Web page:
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Minneapolis • Major League Baseball players say they may consider whether to discuss a possible ban on chewing tobacco when they negotiate their next labor contract in two years.

For now, they hope individuals decide on their own to stop dipping.

Players' union head Tony Clark said Monday that several of his members have quit cold turkey following the death of Hall of Famer Tony Gwynn on June 16 from oral cancer.

While the use of smokeless tobacco was banned for players with minor league contacts in 1993, it is permitted for players with major league deals. The labor agreement covering 2012-16 says players may not carry tobacco packages and tins in their back pockets when fans are permitted in ballparks, and they may not use tobacco during pregame and postgame interviews and at team functions.

"I think what we have been doing thus far has been a positive, and although I'm not going to offer you a bargaining proposal today on chewing tobacco, we could have that conversation," Clark said Tuesday before the All-Star game.

Baseball Commissioner Bud Selig, who plans to retire in January, promised "it will be a subject that they'll discuss at the next collective bargaining" but acknowledged "I understand that individuals have the right to make their own decisions."

Selig: MLB didn't know A-Rod had drug exemption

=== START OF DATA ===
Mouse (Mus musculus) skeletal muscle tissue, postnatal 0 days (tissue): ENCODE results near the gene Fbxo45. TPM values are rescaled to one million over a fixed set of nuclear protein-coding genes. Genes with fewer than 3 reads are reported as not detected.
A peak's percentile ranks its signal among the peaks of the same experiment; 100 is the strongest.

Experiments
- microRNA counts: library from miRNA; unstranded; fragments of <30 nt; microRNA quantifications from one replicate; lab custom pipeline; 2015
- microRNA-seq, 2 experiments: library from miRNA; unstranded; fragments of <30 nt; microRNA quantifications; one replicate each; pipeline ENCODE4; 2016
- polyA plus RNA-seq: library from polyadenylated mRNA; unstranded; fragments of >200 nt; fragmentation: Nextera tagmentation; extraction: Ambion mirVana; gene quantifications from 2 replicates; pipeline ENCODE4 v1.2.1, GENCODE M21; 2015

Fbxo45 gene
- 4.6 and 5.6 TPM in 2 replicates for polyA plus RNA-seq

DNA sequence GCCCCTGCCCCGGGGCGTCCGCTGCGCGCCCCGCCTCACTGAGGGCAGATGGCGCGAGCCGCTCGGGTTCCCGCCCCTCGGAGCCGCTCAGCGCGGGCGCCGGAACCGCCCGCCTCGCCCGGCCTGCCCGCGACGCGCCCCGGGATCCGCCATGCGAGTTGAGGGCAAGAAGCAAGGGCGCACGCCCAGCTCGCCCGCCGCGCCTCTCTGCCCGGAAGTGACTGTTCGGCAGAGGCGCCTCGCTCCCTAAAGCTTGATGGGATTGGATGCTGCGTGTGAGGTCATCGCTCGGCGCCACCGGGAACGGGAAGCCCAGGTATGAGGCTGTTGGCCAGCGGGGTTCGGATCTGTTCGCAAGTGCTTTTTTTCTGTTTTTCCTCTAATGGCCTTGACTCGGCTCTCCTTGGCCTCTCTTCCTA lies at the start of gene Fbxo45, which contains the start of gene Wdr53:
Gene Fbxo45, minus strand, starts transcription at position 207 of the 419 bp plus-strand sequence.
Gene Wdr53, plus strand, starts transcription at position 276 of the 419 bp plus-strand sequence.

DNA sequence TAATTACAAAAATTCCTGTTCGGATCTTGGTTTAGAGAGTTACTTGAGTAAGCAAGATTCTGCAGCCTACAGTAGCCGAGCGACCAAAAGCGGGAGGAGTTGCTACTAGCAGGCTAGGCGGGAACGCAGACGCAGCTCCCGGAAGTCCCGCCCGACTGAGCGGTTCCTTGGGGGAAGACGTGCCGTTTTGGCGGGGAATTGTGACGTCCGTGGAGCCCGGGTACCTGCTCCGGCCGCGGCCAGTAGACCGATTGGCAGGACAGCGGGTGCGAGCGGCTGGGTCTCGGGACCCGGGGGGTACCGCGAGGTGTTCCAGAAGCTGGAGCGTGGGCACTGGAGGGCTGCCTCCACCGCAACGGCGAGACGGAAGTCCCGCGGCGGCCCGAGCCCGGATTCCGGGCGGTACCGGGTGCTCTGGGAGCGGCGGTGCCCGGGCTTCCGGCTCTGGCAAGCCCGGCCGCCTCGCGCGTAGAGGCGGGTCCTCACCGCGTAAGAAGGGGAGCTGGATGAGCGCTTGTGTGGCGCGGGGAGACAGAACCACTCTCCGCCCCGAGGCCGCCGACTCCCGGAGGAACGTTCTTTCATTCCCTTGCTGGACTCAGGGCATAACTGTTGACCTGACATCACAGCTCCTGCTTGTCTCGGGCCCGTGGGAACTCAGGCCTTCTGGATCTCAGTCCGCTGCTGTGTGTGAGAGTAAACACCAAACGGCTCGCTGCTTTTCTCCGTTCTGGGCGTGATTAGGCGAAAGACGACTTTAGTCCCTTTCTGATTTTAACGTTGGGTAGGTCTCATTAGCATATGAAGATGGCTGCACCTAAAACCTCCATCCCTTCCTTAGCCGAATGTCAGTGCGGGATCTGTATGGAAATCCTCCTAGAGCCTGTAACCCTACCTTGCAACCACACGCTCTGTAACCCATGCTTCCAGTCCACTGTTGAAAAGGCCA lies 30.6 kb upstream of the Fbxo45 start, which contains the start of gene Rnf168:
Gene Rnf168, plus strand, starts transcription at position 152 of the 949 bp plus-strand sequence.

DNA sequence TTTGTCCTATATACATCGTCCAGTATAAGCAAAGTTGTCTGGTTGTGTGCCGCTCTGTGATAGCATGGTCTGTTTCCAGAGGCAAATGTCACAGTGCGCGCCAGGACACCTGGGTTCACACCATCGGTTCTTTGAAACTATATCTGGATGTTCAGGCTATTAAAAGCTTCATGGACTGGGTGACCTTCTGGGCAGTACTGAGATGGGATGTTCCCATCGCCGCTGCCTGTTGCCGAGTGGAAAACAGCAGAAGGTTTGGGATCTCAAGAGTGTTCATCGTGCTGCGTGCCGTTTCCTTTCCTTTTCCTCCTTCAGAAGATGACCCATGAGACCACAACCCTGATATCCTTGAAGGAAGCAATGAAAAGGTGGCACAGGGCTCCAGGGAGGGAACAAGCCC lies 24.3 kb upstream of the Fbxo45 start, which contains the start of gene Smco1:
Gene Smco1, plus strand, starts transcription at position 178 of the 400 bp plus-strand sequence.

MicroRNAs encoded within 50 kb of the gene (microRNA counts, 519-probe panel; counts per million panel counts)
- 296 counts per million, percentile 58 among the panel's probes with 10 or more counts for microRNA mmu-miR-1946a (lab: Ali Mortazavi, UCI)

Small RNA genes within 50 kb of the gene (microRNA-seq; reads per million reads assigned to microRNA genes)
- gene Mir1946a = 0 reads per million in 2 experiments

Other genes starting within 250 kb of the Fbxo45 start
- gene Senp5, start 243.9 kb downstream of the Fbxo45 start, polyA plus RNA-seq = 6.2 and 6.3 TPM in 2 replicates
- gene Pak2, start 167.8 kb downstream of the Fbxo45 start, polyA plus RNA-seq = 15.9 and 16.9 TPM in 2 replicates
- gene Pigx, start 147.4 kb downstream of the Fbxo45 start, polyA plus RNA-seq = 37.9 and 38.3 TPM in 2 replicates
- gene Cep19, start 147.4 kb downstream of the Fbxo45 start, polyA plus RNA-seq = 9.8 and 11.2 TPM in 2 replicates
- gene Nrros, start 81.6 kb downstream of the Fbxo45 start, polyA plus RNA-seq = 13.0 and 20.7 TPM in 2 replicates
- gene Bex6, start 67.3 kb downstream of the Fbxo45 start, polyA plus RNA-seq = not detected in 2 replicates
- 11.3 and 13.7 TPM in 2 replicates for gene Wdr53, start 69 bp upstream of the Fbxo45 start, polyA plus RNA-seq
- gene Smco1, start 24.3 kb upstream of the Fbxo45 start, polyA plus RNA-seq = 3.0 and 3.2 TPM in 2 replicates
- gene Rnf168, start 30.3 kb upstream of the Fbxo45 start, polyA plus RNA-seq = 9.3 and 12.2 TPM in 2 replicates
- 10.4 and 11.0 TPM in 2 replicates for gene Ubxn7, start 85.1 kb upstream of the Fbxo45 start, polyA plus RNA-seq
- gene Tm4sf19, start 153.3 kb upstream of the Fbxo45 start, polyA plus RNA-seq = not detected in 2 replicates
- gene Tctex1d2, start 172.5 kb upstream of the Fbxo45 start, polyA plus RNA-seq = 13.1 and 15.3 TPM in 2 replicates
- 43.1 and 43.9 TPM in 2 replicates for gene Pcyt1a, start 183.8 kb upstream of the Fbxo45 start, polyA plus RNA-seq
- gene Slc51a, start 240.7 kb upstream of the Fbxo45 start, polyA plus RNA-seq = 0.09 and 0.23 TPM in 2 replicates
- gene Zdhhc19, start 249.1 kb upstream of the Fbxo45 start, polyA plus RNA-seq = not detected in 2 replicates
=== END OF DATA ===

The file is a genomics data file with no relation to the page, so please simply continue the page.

Selig maintains Major League Baseball had no idea Alex Rodriguez received a medical exemption from the sport's drug administrator to use a testosterone-boosting substance in 2007.

Rodriguez received a therapeutic use exemption for the otherwise-banned substance clomid, according to the book "Blood Sport: Alex Rodriguez, Biogenesis and the Quest to End Baseball's Steroid Era," which was published last week.

Clomid is prescribed for ovulation induction and has been used by men to restore the production of testosterone following a steroids cycle.

Montreal bid to return to majors?

Selig said he can envision Montreal making a bid to return to the major leagues.

The Expos joined the National League for the 1969 season and remained in the big leagues through 2004 before moving to Washington and becoming the Nationals.

While the Expos failed to draw 1 million spectators to Olympic Stadium in any of their final seven seasons, a total of 96,350 fans attended a pair of exhibition games there in March between the New York Mets and Toronto Blue Jays.

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